20/04/2015

By Philip Rooke, CEO of Spreadshirt


Tablets and smartphones are increasingly becoming our favourite shopping tools and this trend is set to continue. They allow us to compare prices, get discounts and browse and infinite range of products. Like many retailers, however, we were lagging behind when it came to this medium so we set out to make 2014 the year of mobile experience at Spreadshirt and we saw our sales via mobile devices double. How did we achieve this? By identifying that in order to convert browsers into buyers, retailers really need to start focusing on three key areas: features, visuals and payments.

1. Features

Searching has got to be easy. That doesn’t just mean easy to do, but it should be easy to find what you’re looking for. We should keep in mind that mobile is more and more a shopping medium and not just a researching tool, after all, it is where a third of fashion purchases come from. Consumers therefore really appreciate a way to store things and come back to them.

For us, the Wish List feature has been helpful in converting our mobile browsers. They may only have small pockets of time, so they want to be able to save their ideas on their wish list and come back and buy them later.

2. Visuals

The web is becoming an increasingly visual experience. It is not surprising then that e-commerce has also becoming more visual too, with images often proving to be an entry point to the buying processes. Consumers want clear, inviting images, less clutter, which often means text, more symbols and a stronger focus on design.

For online retailers this is a User Experience (UX) issue too. Desktop consumers want enticing pictures, size and colour choices, other options, such as alternative products, as well as social functions. While mobile consumers want simplicity because of screen size and download times. This might leave retailers with very hard business and UX decisions on what to leave out of their mobile design.

3. Payments

All of the above is to no avail if the payment process is complex. We made our mobile payment space fully responsive in 2014. Now that all elements of the page can detect and adjust to the screen size of the device, the mobile payment process is easier and more intuitive.

Having a single page check-out is also essential in converting mobile visitors into sales. Clicking through varies pages to put in your address, choose a payment method and confirm the order works ok on a desktop, but is painful on a mobile and discourages visitors from buying. The Spreadshirt single page check-out now meets the highest technology standards in terms of usability and technology.

Thinking about our mobile approach first has forced us to think about what matters to customers. We have to make really hard feature and communication decisions and find often that less is more to get mobile right. This then raises the standard across all mediums, for example, our improved mobile checkout actually caused checkout conversion rates improvements on all our platforms.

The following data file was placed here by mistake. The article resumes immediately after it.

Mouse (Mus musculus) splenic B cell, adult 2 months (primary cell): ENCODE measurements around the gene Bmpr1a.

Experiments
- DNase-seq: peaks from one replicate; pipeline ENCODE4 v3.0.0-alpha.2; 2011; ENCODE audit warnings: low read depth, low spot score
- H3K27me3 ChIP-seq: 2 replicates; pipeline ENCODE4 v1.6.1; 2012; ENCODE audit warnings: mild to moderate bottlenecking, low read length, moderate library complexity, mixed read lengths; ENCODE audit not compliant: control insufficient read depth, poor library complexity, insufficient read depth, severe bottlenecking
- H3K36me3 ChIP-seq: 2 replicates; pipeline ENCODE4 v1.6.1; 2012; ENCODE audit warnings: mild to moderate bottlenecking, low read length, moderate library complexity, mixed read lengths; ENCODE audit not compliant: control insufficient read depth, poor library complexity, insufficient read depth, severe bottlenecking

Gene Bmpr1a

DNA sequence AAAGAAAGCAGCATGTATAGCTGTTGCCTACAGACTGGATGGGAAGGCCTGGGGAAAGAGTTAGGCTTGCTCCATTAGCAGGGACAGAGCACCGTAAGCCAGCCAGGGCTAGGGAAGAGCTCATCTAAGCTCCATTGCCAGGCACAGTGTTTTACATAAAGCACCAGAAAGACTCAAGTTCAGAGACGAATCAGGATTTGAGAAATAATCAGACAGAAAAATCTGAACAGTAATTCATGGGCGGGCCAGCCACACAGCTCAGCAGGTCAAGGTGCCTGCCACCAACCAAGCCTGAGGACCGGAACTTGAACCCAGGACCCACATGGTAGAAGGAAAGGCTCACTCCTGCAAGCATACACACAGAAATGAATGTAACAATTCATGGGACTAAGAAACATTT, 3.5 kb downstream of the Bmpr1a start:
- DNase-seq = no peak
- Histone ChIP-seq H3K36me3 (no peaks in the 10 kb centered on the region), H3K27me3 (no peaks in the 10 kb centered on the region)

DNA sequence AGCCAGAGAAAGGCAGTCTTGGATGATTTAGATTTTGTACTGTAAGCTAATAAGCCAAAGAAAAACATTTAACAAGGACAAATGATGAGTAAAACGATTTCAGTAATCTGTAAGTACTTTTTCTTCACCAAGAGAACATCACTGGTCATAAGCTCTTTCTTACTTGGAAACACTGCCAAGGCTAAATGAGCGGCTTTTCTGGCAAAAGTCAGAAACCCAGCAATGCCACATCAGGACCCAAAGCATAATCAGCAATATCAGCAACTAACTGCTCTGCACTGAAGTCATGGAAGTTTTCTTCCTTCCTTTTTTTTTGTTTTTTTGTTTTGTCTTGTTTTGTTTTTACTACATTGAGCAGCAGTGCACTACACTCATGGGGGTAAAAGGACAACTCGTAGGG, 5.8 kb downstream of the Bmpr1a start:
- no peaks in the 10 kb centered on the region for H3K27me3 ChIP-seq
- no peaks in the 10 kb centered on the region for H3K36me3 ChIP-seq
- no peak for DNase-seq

We also need to consider that mobile devices are relatively new to customers and the technology is rapidly changing. The customer still has a lot to discover about how they like to shop on mobiles and retailers still have a lot to learn. Trends change quickly too, and what we think is good one year might be out of date next, so in mobile in particular, companies should look to be constantly upgrading.

For us, to meet the technical expectations of our year of the Mobile Experience, we adopted agile development processes, a state-of-the-art procedure to ensure a very fast route to implementation and launch of the feature/service and to ensure its ongoing optimisation.

Mobile is moving away from being just a research tool into a significant buying channel, presenting huge opportunities for us and other online retailers to increase sales. Mobile sales are expected to rise to nearly 50% of all transactions in the coming years, as customers continue to use mobile devices and companies optimise sites for mobile conversion with better visuals, features and payment options. However, there still is quite a substantial absence of information about mobile commerce, leading many online retailers to continue under-estimating the opportunity this new channels presents. This might also be because it’s hard to assign value to mobile, the way we used to be able to with desktop, as it plays a more diverse and intricate role in a customer’s path to purchase.

Mobile commerce will continue to grow with customers increasingly demanding a joined-up experience between channels. They are going to gradually move away from being content at being able to use a mobile to shop, to wanting to have the same experience across their devices. While this may not require retailers to have the same dynamic features across all the different shopping channels, it does certainly mean that there will need to be a consistency in design, communication and functions.